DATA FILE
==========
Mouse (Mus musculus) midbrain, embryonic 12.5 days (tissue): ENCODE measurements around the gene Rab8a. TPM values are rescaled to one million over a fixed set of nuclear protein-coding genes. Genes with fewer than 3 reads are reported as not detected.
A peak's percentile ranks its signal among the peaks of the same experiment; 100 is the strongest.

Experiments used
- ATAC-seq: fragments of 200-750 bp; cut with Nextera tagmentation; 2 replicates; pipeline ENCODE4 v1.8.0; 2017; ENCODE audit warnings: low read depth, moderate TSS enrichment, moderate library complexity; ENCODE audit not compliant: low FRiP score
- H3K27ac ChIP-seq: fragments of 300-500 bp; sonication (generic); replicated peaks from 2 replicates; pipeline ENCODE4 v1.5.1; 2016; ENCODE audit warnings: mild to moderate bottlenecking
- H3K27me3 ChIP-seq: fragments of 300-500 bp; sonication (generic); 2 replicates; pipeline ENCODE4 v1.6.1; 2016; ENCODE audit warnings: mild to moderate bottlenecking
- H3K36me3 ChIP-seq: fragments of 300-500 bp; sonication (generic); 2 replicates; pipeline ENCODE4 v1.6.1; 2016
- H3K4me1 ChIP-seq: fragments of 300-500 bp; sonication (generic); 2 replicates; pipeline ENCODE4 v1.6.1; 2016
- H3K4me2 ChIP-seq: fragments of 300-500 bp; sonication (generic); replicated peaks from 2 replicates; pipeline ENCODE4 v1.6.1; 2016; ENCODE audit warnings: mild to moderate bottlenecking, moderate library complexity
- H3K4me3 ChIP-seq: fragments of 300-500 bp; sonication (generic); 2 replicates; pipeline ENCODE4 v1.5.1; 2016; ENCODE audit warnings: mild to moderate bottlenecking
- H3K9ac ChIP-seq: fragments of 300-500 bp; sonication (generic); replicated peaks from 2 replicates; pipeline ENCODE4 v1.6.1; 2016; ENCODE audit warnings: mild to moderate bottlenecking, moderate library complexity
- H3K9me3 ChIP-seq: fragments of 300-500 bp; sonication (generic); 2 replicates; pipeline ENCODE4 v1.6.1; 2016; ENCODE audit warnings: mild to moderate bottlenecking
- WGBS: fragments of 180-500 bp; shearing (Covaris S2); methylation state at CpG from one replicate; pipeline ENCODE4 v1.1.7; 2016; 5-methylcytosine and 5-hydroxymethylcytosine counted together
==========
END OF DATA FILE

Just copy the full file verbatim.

Mouse (Mus musculus) midbrain, embryonic 12.5 days (tissue): ENCODE measurements around the gene Rab8a. TPM values are rescaled to one million over a fixed set of nuclear protein-coding genes. Genes with fewer than 3 reads are reported as not detected.
A peak's percentile ranks its signal among the peaks of the same experiment; 100 is the strongest.

Experiments used
- ATAC-seq: fragments of 200-750 bp; cut with Nextera tagmentation; 2 replicates; pipeline ENCODE4 v1.8.0; 2017; ENCODE audit warnings: low read depth, moderate TSS enrichment, moderate library complexity; ENCODE audit not compliant: low FRiP score
- H3K27ac ChIP-seq: fragments of 300-500 bp; sonication (generic); replicated peaks from 2 replicates; pipeline ENCODE4 v1.5.1; 2016; ENCODE audit warnings: mild to moderate bottlenecking
- H3K27me3 ChIP-seq: fragments of 300-500 bp; sonication (generic); 2 replicates; pipeline ENCODE4 v1.6.1; 2016; ENCODE audit warnings: mild to moderate bottlenecking
- H3K36me3 ChIP-seq: fragments of 300-500 bp; sonication (generic); 2 replicates; pipeline ENCODE4 v1.6.1; 2016
- H3K4me1 ChIP-seq: fragments of 300-500 bp; sonication (generic); 2 replicates; pipeline ENCODE4 v1.6.1; 2016
- H3K4me2 ChIP-seq: fragments of 300-500 bp; sonication (generic); replicated peaks from 2 replicates; pipeline ENCODE4 v1.6.1; 2016; ENCODE audit warnings: mild to moderate bottlenecking, moderate library complexity
- H3K4me3 ChIP-seq: fragments of 300-500 bp; sonication (generic); 2 replicates; pipeline ENCODE4 v1.5.1; 2016; ENCODE audit warnings: mild to moderate bottlenecking
- H3K9ac ChIP-seq: fragments of 300-500 bp; sonication (generic); replicated peaks from 2 replicates; pipeline ENCODE4 v1.6.1; 2016; ENCODE audit warnings: mild to moderate bottlenecking, moderate library complexity
- H3K9me3 ChIP-seq: fragments of 300-500 bp; sonication (generic); 2 replicates; pipeline ENCODE4 v1.6.1; 2016; ENCODE audit warnings: mild to moderate bottlenecking
- WGBS: fragments of 180-500 bp; shearing (Covaris S2); methylation state at CpG from one replicate; pipeline ENCODE4 v1.1.7; 2016; 5-methylcytosine and 5-hydroxymethylcytosine counted together